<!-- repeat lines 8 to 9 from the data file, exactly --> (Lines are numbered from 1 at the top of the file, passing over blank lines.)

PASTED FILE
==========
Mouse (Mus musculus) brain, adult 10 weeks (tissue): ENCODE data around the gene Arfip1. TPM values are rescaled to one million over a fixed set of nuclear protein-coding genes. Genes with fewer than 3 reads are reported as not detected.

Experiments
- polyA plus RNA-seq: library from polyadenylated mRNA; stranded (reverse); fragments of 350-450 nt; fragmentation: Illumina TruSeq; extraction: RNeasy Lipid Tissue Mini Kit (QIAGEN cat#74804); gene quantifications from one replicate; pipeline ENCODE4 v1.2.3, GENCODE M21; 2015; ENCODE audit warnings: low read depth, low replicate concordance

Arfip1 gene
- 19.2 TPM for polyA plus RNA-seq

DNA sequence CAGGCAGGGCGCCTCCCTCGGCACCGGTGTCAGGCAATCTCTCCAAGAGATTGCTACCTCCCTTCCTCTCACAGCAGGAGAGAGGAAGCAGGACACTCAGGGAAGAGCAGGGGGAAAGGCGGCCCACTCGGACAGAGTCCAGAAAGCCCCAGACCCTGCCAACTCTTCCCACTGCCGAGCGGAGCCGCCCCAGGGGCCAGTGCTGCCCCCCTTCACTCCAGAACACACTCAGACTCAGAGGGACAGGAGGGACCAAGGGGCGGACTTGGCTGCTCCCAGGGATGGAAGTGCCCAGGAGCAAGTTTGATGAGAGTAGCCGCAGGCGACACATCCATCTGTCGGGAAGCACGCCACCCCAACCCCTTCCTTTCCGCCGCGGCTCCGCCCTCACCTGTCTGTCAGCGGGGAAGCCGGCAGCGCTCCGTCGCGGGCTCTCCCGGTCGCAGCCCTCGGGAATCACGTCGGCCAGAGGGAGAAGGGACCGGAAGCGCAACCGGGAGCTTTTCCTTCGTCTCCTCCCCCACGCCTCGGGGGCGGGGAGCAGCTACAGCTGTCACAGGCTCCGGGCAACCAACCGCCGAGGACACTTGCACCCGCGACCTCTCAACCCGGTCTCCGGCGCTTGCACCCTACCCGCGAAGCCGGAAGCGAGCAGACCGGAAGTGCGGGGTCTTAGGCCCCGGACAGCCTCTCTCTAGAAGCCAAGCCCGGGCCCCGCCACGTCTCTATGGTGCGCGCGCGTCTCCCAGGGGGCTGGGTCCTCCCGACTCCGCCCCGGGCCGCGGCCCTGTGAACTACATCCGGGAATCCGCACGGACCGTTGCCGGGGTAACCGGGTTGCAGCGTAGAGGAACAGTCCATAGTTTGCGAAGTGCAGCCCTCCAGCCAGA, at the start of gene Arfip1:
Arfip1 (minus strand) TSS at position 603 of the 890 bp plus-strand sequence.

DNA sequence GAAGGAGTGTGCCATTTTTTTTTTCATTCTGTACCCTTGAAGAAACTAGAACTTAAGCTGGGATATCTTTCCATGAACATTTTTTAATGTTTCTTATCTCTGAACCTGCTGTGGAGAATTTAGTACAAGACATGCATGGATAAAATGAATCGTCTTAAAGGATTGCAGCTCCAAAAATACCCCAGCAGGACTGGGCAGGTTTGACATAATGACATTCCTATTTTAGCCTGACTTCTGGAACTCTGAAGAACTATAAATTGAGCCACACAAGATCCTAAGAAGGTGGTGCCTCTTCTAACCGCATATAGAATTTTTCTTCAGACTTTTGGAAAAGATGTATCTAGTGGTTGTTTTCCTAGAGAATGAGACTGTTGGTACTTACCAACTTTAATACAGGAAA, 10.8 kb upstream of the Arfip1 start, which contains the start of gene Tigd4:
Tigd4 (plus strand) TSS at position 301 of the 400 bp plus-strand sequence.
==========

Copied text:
DNA sequence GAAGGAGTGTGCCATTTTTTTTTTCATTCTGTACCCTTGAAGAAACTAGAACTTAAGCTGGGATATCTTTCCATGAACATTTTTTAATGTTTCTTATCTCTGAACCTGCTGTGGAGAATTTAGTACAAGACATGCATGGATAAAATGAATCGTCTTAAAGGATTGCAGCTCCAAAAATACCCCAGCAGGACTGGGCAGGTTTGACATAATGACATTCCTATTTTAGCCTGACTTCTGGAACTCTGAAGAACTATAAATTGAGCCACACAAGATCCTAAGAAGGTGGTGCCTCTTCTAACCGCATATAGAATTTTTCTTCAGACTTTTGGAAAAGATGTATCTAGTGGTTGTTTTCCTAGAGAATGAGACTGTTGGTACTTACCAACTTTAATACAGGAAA, 10.8 kb upstream of the Arfip1 start, which contains the start of gene Tigd4:
Tigd4 (plus strand) TSS at position 301 of the 400 bp plus-strand sequence.